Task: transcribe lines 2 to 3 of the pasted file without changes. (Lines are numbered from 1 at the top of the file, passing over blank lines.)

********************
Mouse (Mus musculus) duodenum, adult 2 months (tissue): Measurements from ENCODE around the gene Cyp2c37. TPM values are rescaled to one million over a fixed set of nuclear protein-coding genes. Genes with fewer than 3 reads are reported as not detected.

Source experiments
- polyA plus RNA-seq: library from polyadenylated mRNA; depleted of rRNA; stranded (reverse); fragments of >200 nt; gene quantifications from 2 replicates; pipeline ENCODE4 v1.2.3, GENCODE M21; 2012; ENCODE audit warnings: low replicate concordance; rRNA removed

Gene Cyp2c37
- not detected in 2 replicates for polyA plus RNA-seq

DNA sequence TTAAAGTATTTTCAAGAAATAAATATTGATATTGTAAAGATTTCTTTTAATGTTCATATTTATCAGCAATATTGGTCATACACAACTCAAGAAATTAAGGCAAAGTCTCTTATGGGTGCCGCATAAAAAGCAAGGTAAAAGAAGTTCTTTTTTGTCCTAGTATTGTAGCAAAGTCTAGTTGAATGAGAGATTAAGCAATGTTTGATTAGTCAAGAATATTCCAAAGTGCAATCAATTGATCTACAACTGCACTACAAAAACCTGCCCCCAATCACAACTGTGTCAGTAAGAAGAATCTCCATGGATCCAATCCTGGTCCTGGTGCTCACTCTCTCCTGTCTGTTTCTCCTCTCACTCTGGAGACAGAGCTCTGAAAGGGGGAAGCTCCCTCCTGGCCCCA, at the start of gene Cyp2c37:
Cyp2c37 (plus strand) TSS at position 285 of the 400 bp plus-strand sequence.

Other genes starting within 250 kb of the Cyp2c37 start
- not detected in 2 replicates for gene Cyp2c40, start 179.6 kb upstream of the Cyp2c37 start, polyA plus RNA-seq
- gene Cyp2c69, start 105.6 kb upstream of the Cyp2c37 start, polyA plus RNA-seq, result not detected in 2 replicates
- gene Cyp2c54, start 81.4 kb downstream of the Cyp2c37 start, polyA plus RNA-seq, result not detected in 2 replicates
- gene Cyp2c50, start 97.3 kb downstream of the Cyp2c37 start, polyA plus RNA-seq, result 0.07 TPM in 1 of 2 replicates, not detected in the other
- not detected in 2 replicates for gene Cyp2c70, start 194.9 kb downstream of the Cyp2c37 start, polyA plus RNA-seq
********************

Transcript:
Source experiments
- polyA plus RNA-seq: library from polyadenylated mRNA; depleted of rRNA; stranded (reverse); fragments of >200 nt; gene quantifications from 2 replicates; pipeline ENCODE4 v1.2.3, GENCODE M21; 2012; ENCODE audit warnings: low replicate concordance; rRNA removed